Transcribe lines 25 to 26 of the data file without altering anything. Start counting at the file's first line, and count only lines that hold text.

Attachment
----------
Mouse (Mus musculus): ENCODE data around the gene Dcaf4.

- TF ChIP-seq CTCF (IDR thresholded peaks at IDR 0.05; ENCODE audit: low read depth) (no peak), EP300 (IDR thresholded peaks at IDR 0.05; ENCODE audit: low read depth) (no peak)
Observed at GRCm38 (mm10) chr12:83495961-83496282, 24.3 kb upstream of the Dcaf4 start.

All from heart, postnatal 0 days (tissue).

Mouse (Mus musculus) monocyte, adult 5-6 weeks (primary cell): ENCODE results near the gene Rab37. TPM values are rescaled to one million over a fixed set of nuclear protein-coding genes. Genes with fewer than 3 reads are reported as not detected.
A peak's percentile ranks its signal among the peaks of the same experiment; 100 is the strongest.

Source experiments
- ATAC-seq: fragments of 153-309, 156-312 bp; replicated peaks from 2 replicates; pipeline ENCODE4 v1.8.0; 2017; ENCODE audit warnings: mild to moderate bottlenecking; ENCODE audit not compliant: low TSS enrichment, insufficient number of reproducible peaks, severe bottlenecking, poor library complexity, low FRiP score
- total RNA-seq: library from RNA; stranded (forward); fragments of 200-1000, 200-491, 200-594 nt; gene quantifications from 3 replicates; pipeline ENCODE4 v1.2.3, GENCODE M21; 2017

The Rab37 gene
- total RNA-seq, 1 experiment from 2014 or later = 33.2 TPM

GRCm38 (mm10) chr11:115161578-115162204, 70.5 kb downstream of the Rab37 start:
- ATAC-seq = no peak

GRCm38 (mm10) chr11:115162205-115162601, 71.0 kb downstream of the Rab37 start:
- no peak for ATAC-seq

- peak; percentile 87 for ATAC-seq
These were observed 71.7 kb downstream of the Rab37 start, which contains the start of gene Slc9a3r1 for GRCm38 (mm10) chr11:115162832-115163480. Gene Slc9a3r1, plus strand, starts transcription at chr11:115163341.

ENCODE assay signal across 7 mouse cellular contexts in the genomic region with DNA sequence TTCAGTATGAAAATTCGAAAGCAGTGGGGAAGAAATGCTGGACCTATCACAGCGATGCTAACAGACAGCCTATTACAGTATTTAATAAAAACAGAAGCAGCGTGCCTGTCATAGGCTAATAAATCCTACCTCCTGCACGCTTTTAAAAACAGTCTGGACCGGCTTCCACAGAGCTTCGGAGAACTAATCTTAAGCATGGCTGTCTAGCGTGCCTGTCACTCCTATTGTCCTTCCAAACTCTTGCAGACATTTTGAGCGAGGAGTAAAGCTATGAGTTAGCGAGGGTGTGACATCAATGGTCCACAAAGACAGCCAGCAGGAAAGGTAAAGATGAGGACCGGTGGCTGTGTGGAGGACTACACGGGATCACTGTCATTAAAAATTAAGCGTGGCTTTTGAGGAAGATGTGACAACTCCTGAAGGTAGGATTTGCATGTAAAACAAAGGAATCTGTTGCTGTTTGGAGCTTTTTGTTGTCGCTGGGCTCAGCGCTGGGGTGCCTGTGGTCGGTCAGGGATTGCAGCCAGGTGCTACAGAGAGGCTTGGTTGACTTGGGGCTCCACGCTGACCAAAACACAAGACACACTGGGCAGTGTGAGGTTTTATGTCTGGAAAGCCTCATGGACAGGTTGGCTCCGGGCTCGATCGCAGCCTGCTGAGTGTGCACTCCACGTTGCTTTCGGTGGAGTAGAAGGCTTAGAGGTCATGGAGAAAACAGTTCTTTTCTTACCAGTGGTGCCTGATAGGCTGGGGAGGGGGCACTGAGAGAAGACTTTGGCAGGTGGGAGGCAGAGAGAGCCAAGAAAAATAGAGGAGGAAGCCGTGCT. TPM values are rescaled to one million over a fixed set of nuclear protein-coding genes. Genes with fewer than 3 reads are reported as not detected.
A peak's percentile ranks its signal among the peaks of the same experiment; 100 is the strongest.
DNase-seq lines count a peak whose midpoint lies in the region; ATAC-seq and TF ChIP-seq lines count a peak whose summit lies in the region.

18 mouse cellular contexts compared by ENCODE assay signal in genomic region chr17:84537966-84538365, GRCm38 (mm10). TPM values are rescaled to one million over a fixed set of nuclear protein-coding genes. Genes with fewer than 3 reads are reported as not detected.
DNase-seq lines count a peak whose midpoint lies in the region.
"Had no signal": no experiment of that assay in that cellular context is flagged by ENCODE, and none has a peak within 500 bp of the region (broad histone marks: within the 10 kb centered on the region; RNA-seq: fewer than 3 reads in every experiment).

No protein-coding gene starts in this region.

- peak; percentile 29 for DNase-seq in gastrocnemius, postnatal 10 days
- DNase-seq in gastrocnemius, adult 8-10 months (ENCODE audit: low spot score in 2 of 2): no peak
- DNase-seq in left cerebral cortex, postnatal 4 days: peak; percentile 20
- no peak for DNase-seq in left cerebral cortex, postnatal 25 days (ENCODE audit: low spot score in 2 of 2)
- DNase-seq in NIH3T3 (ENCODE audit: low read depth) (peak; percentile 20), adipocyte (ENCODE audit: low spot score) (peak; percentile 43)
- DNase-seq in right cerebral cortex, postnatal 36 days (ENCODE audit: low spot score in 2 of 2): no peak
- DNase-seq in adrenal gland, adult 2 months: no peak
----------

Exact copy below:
- peak; percentile 29 for DNase-seq in gastrocnemius, postnatal 10 days
- DNase-seq in gastrocnemius, adult 8-10 months (ENCODE audit: low spot score in 2 of 2): no peak